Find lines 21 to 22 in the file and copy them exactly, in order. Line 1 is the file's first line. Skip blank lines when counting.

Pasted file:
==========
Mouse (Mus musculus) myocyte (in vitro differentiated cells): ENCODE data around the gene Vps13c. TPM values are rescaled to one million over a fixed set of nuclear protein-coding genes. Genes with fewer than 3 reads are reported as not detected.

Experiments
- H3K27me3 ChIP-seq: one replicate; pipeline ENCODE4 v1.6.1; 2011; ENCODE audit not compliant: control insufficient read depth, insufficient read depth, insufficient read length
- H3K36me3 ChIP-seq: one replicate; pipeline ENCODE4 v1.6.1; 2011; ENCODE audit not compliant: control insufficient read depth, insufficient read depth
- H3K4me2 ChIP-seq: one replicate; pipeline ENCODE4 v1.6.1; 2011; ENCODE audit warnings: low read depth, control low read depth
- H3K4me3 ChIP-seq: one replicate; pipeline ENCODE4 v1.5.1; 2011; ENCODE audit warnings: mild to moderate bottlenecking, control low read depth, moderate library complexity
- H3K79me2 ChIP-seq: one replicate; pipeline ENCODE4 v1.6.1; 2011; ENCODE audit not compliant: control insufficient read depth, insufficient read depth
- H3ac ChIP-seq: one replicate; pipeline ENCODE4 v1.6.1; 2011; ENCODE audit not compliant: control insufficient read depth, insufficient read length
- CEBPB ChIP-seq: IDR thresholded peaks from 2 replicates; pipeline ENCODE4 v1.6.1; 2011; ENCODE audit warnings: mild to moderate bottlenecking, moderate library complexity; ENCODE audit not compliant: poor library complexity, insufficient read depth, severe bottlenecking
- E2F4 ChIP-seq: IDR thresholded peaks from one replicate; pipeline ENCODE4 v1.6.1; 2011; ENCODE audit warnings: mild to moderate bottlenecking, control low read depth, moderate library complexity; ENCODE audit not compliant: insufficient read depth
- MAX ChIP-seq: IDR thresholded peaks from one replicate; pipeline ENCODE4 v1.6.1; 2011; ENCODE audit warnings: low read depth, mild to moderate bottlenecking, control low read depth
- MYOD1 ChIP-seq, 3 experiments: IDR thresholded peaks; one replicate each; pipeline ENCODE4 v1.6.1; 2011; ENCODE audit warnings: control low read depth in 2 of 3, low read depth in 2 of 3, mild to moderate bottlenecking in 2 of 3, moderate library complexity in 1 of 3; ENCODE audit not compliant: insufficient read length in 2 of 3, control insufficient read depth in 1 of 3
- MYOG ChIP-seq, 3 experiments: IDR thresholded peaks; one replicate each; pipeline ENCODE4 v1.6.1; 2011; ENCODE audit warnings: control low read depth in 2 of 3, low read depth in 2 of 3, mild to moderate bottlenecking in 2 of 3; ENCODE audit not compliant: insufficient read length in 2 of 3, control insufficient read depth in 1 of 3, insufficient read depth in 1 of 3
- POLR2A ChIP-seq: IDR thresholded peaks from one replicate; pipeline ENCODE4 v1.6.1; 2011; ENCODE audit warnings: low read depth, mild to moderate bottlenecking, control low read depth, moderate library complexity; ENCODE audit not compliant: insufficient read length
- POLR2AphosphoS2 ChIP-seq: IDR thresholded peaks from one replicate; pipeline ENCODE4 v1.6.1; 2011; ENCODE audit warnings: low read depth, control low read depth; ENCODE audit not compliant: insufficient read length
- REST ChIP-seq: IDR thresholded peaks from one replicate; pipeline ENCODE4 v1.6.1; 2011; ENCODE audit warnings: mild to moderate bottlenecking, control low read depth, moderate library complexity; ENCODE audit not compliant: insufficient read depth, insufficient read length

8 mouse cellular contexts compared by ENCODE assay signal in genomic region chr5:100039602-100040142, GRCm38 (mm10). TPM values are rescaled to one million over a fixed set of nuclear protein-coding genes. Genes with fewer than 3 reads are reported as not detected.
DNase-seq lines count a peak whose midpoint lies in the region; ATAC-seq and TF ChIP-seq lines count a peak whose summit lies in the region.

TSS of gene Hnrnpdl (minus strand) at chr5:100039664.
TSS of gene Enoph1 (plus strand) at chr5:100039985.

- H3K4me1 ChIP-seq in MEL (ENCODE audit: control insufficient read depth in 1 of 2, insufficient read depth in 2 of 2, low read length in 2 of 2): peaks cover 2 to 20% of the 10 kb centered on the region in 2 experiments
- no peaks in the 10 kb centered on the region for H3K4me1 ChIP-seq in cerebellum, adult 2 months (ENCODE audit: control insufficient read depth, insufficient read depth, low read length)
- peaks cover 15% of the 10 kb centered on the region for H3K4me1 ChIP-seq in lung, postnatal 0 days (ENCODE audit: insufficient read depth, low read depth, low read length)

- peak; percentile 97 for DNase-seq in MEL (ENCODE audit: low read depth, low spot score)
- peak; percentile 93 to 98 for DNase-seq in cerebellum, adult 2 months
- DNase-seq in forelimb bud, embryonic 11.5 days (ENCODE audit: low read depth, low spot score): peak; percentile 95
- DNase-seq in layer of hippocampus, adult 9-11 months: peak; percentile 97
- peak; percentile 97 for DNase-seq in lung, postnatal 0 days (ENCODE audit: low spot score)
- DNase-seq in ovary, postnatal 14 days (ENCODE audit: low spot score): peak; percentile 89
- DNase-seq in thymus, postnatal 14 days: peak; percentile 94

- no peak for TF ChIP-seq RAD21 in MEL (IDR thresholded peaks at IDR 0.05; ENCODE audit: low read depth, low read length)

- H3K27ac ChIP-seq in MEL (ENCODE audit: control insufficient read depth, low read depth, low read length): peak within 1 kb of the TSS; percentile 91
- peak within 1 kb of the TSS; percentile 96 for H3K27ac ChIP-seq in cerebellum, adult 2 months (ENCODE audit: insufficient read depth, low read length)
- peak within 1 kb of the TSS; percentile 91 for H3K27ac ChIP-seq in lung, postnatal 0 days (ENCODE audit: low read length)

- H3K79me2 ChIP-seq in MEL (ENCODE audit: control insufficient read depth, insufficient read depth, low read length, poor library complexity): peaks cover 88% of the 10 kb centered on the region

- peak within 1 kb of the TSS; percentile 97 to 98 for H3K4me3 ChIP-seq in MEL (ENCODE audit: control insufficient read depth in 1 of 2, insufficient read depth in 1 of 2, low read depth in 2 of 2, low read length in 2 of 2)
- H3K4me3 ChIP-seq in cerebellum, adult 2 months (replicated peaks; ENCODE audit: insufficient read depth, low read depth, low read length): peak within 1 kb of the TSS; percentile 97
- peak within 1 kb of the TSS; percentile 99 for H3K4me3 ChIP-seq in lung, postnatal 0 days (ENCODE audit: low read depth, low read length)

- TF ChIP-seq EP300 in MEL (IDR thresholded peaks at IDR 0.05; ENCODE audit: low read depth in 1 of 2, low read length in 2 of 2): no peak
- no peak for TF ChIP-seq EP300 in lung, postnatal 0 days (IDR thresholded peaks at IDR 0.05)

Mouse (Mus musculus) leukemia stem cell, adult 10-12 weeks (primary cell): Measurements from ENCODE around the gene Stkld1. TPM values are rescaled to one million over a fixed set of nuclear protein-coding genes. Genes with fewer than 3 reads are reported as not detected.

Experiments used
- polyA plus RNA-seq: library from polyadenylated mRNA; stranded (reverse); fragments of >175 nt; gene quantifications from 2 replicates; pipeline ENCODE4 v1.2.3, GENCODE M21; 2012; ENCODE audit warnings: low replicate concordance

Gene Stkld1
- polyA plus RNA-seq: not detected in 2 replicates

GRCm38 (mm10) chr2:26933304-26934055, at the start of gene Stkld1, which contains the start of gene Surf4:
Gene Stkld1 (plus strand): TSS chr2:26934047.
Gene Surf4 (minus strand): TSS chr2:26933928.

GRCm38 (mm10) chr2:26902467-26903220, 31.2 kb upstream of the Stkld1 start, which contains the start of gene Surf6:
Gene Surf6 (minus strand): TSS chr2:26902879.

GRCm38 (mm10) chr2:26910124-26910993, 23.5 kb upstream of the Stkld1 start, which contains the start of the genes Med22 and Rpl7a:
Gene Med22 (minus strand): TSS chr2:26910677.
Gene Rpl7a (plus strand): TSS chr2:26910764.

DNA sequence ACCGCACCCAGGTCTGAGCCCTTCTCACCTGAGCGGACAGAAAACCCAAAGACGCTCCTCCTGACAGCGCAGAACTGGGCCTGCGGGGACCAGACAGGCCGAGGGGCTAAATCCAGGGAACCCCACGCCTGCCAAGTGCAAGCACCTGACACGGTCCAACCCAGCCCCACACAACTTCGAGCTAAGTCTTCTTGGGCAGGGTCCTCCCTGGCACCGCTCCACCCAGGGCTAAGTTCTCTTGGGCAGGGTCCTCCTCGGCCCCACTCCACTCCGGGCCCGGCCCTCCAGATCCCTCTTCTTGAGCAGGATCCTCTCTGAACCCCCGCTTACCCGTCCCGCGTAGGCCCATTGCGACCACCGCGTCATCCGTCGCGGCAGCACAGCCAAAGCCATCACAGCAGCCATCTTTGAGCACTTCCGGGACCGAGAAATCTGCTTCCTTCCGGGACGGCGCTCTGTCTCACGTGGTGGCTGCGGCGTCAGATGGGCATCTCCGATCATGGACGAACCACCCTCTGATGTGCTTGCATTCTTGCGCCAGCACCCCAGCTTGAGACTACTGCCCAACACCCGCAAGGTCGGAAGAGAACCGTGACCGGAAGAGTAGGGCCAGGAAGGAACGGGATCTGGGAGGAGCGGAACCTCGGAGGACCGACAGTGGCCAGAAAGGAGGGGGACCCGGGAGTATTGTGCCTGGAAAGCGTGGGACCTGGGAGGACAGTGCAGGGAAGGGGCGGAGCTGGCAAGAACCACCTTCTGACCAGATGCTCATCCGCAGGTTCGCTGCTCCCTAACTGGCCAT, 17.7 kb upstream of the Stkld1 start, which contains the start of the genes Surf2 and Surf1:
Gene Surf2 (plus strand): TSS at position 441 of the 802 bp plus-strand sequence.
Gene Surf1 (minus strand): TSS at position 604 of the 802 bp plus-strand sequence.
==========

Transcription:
- H3K4me1 ChIP-seq in MEL (ENCODE audit: control insufficient read depth in 1 of 2, insufficient read depth in 2 of 2, low read length in 2 of 2): peaks cover 2 to 20% of the 10 kb centered on the region in 2 experiments
- no peaks in the 10 kb centered on the region for H3K4me1 ChIP-seq in cerebellum, adult 2 months (ENCODE audit: control insufficient read depth, insufficient read depth, low read length)